PHOENIX — Like many athletes, JC Boscan has a routine he follows each day.
"When I wake up," the Dodgers catching prospect said, "the first thing I do is check my cell phone."
The habit is all about family. While Boscan is in Arizona battling long odds to make the Dodgers major league roster, dozens of his relatives are in Venezuela, where a far more important fight is taking place.
Over the last month, tens of thousands of people have taken to the streets to demonstrate against the government of President
Though they are thousands of miles removed from the violence, it has been cause for concern in every big league training camp.
"I love my country, and it's sad to see my brothers and my sisters killing each other," said
Those thoughts inspired dozens of Venezuelans, from two-time
"We do really care about our country," Torrealba said. "If you have a problem with the government, try to work it out instead of taking to the streets."
The crisis has helped unite Venezuelan players, some who had previously been divided by politics.
"Absolutely," said Dodgers infielder Miguel Rojas, who sought out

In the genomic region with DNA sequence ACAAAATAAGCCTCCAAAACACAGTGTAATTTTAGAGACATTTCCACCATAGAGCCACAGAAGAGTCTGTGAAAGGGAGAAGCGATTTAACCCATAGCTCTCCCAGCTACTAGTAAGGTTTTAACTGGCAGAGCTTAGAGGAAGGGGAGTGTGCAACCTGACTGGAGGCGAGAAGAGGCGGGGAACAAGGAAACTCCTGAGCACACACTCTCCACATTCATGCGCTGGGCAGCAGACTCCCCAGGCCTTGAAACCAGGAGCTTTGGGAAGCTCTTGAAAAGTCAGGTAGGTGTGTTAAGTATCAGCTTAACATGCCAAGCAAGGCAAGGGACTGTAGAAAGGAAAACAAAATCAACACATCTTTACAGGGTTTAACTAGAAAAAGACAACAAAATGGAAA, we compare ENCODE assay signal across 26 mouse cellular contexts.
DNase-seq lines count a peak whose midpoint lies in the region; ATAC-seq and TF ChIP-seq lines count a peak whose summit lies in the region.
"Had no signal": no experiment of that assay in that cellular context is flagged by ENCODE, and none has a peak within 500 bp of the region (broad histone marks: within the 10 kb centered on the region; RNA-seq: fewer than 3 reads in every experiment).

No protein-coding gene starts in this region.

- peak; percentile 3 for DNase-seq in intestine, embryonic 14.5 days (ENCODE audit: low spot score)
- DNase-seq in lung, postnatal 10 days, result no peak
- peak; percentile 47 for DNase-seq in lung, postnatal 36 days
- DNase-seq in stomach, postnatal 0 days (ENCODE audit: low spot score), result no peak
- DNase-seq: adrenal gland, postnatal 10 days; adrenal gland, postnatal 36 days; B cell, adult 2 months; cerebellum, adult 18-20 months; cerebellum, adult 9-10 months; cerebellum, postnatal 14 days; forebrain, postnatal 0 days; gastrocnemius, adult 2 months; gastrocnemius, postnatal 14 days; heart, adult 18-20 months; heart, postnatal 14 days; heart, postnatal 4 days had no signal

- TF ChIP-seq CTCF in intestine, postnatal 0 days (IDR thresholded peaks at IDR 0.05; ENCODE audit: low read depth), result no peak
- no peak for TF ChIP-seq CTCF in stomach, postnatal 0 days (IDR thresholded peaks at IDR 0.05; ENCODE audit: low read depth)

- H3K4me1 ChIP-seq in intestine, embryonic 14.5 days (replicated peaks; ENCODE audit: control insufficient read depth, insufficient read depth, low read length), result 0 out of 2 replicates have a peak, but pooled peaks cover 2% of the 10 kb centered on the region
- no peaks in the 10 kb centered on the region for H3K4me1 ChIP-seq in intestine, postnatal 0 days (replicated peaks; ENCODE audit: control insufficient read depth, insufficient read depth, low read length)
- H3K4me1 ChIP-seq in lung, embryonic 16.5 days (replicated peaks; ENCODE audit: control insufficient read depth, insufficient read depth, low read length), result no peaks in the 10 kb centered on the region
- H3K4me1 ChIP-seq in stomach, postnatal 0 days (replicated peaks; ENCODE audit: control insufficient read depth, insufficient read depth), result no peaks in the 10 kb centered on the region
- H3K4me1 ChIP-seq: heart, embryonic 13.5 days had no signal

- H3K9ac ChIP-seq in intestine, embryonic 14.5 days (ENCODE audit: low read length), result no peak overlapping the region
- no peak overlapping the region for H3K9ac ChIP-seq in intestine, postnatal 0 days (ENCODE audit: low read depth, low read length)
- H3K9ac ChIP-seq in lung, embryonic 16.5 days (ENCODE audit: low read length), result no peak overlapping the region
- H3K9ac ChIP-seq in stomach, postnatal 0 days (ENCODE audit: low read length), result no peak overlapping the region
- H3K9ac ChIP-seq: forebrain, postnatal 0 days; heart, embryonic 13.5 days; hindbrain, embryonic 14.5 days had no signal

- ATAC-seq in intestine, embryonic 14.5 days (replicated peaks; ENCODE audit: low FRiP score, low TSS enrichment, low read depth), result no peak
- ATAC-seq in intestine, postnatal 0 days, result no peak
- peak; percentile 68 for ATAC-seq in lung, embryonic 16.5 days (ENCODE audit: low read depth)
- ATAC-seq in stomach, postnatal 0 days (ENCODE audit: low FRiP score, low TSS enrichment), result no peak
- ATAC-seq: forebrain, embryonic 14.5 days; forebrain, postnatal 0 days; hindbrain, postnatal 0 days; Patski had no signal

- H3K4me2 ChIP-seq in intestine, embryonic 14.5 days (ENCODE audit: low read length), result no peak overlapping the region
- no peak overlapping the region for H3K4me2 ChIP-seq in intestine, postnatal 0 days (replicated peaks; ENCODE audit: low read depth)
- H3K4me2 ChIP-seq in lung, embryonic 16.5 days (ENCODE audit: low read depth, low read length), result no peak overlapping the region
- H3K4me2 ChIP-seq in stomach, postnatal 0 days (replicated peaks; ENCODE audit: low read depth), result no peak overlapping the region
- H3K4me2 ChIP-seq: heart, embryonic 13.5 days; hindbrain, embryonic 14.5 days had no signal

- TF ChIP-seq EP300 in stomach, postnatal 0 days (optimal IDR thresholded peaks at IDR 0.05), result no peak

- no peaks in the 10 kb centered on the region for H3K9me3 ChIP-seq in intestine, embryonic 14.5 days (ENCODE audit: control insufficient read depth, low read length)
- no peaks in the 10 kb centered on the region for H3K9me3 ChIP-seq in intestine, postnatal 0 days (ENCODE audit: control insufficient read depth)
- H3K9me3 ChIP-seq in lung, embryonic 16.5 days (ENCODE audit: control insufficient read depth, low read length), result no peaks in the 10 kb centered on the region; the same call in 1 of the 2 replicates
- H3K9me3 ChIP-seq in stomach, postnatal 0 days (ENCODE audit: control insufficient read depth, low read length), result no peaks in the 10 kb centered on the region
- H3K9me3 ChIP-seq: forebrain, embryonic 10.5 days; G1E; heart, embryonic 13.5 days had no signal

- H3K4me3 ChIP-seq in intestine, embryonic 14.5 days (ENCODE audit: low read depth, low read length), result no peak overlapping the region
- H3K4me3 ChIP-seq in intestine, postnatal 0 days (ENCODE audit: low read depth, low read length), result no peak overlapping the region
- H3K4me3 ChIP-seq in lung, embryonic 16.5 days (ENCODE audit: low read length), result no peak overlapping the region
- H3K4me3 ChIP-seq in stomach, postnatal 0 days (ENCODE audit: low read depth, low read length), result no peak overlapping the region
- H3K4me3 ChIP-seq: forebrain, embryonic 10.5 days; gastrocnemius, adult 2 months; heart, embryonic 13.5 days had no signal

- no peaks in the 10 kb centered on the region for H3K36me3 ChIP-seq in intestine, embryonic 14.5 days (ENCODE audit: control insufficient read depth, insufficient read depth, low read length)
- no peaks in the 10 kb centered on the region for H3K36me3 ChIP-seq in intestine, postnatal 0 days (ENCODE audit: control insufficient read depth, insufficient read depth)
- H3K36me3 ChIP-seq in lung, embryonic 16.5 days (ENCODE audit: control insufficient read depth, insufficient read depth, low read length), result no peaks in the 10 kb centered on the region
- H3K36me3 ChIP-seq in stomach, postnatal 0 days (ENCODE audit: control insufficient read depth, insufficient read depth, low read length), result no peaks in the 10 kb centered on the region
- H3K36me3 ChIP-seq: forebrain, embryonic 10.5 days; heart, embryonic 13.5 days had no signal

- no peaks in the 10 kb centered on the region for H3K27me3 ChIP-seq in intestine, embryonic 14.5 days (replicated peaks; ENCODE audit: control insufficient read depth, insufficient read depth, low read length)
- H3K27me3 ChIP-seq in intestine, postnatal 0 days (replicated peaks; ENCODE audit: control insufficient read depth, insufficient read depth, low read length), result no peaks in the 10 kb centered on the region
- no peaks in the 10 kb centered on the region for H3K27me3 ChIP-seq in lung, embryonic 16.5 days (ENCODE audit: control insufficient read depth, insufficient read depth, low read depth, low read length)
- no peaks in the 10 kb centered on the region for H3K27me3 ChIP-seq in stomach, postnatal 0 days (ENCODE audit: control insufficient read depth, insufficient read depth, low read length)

Amarista's situation is less complicated than those of non-roster players such as Boscan and Rojas. Amarista is all but certain of making the big league team this spring, so he will earn at least the
"It's a very difficult time in Venezuela, and nobody knows what's going to happen," said Boscan who, like Rojas, left a large extended family behind. "At the moment my family is fine. They don't go into the streets much because it's really dangerous in the streets.
"Everywhere there's problems."
Boscan is from Maracaibo, Venezuela's second-largest city, and he has been struggling to concentrate on baseball.
"Because I don't know what's happening it's a little difficult," he said. "But when I'm on the field, I don't think about that. It's worrying, but you can't keep that in your mind because at that moment my priority is my work."